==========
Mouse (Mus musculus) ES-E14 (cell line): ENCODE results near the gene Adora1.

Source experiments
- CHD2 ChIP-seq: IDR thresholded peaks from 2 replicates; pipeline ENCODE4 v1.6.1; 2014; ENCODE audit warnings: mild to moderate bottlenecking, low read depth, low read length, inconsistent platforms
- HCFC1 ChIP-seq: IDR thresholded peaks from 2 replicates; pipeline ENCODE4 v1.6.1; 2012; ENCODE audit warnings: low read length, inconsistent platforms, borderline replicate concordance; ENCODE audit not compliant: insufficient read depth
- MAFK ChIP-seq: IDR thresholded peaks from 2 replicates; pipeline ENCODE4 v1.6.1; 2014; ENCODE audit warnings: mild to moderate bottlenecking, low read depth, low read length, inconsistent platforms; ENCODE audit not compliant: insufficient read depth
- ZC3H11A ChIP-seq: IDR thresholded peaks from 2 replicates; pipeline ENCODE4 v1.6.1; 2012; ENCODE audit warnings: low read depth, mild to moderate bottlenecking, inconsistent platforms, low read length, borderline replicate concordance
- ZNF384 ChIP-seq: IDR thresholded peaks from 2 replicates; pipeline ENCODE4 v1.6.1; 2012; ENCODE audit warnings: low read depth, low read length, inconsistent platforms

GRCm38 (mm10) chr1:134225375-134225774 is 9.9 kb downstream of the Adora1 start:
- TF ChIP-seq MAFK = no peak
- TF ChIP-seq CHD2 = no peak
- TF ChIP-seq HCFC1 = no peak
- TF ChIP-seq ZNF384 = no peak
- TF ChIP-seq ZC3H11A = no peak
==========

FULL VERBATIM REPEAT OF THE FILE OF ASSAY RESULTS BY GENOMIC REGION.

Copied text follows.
Mouse (Mus musculus) ES-E14 (cell line): ENCODE results near the gene Adora1.

Source experiments
- CHD2 ChIP-seq: IDR thresholded peaks from 2 replicates; pipeline ENCODE4 v1.6.1; 2014; ENCODE audit warnings: mild to moderate bottlenecking, low read depth, low read length, inconsistent platforms
- HCFC1 ChIP-seq: IDR thresholded peaks from 2 replicates; pipeline ENCODE4 v1.6.1; 2012; ENCODE audit warnings: low read length, inconsistent platforms, borderline replicate concordance; ENCODE audit not compliant: insufficient read depth
- MAFK ChIP-seq: IDR thresholded peaks from 2 replicates; pipeline ENCODE4 v1.6.1; 2014; ENCODE audit warnings: mild to moderate bottlenecking, low read depth, low read length, inconsistent platforms; ENCODE audit not compliant: insufficient read depth
- ZC3H11A ChIP-seq: IDR thresholded peaks from 2 replicates; pipeline ENCODE4 v1.6.1; 2012; ENCODE audit warnings: low read depth, mild to moderate bottlenecking, inconsistent platforms, low read length, borderline replicate concordance
- ZNF384 ChIP-seq: IDR thresholded peaks from 2 replicates; pipeline ENCODE4 v1.6.1; 2012; ENCODE audit warnings: low read depth, low read length, inconsistent platforms

GRCm38 (mm10) chr1:134225375-134225774 is 9.9 kb downstream of the Adora1 start:
- TF ChIP-seq MAFK = no peak
- TF ChIP-seq CHD2 = no peak
- TF ChIP-seq HCFC1 = no peak
- TF ChIP-seq ZNF384 = no peak
- TF ChIP-seq ZC3H11A = no peak